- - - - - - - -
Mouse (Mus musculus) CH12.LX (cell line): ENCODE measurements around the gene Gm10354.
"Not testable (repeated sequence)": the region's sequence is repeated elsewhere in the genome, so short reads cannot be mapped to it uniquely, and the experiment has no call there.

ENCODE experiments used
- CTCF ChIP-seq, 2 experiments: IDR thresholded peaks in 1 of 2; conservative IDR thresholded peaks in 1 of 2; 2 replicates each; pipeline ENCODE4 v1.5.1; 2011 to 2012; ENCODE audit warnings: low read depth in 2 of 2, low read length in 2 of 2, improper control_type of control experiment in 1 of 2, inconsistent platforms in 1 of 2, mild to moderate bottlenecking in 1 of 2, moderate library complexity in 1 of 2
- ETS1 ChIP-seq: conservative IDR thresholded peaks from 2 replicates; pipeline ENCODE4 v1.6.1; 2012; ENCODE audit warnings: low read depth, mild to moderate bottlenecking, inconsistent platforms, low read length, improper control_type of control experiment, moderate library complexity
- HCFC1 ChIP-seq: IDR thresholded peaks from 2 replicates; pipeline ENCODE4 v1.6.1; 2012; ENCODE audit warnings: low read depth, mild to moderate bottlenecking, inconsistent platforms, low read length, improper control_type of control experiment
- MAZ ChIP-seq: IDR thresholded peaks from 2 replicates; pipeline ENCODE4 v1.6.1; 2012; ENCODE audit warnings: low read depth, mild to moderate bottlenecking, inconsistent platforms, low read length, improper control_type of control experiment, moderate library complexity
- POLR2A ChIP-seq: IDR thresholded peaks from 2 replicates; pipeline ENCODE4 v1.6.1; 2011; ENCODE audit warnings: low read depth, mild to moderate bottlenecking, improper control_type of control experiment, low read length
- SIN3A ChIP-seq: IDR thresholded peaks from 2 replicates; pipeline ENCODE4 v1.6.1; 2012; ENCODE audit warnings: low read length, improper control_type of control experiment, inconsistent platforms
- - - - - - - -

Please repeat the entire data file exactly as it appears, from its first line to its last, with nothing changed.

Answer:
Mouse (Mus musculus) CH12.LX (cell line): ENCODE measurements around the gene Gm10354.
"Not testable (repeated sequence)": the region's sequence is repeated elsewhere in the genome, so short reads cannot be mapped to it uniquely, and the experiment has no call there.

ENCODE experiments used
- CTCF ChIP-seq, 2 experiments: IDR thresholded peaks in 1 of 2; conservative IDR thresholded peaks in 1 of 2; 2 replicates each; pipeline ENCODE4 v1.5.1; 2011 to 2012; ENCODE audit warnings: low read depth in 2 of 2, low read length in 2 of 2, improper control_type of control experiment in 1 of 2, inconsistent platforms in 1 of 2, mild to moderate bottlenecking in 1 of 2, moderate library complexity in 1 of 2
- ETS1 ChIP-seq: conservative IDR thresholded peaks from 2 replicates; pipeline ENCODE4 v1.6.1; 2012; ENCODE audit warnings: low read depth, mild to moderate bottlenecking, inconsistent platforms, low read length, improper control_type of control experiment, moderate library complexity
- HCFC1 ChIP-seq: IDR thresholded peaks from 2 replicates; pipeline ENCODE4 v1.6.1; 2012; ENCODE audit warnings: low read depth, mild to moderate bottlenecking, inconsistent platforms, low read length, improper control_type of control experiment
- MAZ ChIP-seq: IDR thresholded peaks from 2 replicates; pipeline ENCODE4 v1.6.1; 2012; ENCODE audit warnings: low read depth, mild to moderate bottlenecking, inconsistent platforms, low read length, improper control_type of control experiment, moderate library complexity
- POLR2A ChIP-seq: IDR thresholded peaks from 2 replicates; pipeline ENCODE4 v1.6.1; 2011; ENCODE audit warnings: low read depth, mild to moderate bottlenecking, improper control_type of control experiment, low read length
- SIN3A ChIP-seq: IDR thresholded peaks from 2 replicates; pipeline ENCODE4 v1.6.1; 2012; ENCODE audit warnings: low read length, improper control_type of control experiment, inconsistent platforms